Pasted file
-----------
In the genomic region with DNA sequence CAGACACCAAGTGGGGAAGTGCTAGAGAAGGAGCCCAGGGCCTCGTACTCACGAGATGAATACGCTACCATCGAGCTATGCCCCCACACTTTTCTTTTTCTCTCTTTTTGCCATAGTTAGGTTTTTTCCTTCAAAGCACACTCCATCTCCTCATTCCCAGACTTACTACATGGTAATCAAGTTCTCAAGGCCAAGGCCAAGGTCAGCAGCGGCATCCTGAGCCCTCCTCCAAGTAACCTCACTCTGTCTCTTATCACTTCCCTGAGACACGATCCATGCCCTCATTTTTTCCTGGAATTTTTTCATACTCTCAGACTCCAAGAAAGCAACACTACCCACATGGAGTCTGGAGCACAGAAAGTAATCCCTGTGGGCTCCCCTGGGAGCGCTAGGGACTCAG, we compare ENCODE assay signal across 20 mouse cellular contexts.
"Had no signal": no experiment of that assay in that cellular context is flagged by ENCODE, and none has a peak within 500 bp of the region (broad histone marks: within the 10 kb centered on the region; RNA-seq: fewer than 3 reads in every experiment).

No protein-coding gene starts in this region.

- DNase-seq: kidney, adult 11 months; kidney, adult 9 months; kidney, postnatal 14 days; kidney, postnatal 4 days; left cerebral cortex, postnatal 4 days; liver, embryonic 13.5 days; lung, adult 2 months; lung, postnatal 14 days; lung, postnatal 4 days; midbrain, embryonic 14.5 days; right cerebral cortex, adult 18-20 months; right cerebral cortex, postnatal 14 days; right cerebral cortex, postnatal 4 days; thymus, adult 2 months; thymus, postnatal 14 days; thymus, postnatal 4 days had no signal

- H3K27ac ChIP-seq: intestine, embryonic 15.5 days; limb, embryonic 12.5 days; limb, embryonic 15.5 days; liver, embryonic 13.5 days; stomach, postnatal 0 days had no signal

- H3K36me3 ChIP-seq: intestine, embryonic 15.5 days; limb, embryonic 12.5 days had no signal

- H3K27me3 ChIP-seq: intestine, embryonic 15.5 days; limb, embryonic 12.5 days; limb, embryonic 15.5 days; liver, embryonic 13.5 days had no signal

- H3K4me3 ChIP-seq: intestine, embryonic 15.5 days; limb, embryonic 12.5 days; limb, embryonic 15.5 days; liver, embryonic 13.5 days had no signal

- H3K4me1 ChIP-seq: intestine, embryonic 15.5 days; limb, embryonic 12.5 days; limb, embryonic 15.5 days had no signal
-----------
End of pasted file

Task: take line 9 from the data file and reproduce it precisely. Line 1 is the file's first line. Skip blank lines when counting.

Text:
- H3K4me1 ChIP-seq: intestine, embryonic 15.5 days; limb, embryonic 12.5 days; limb, embryonic 15.5 days had no signal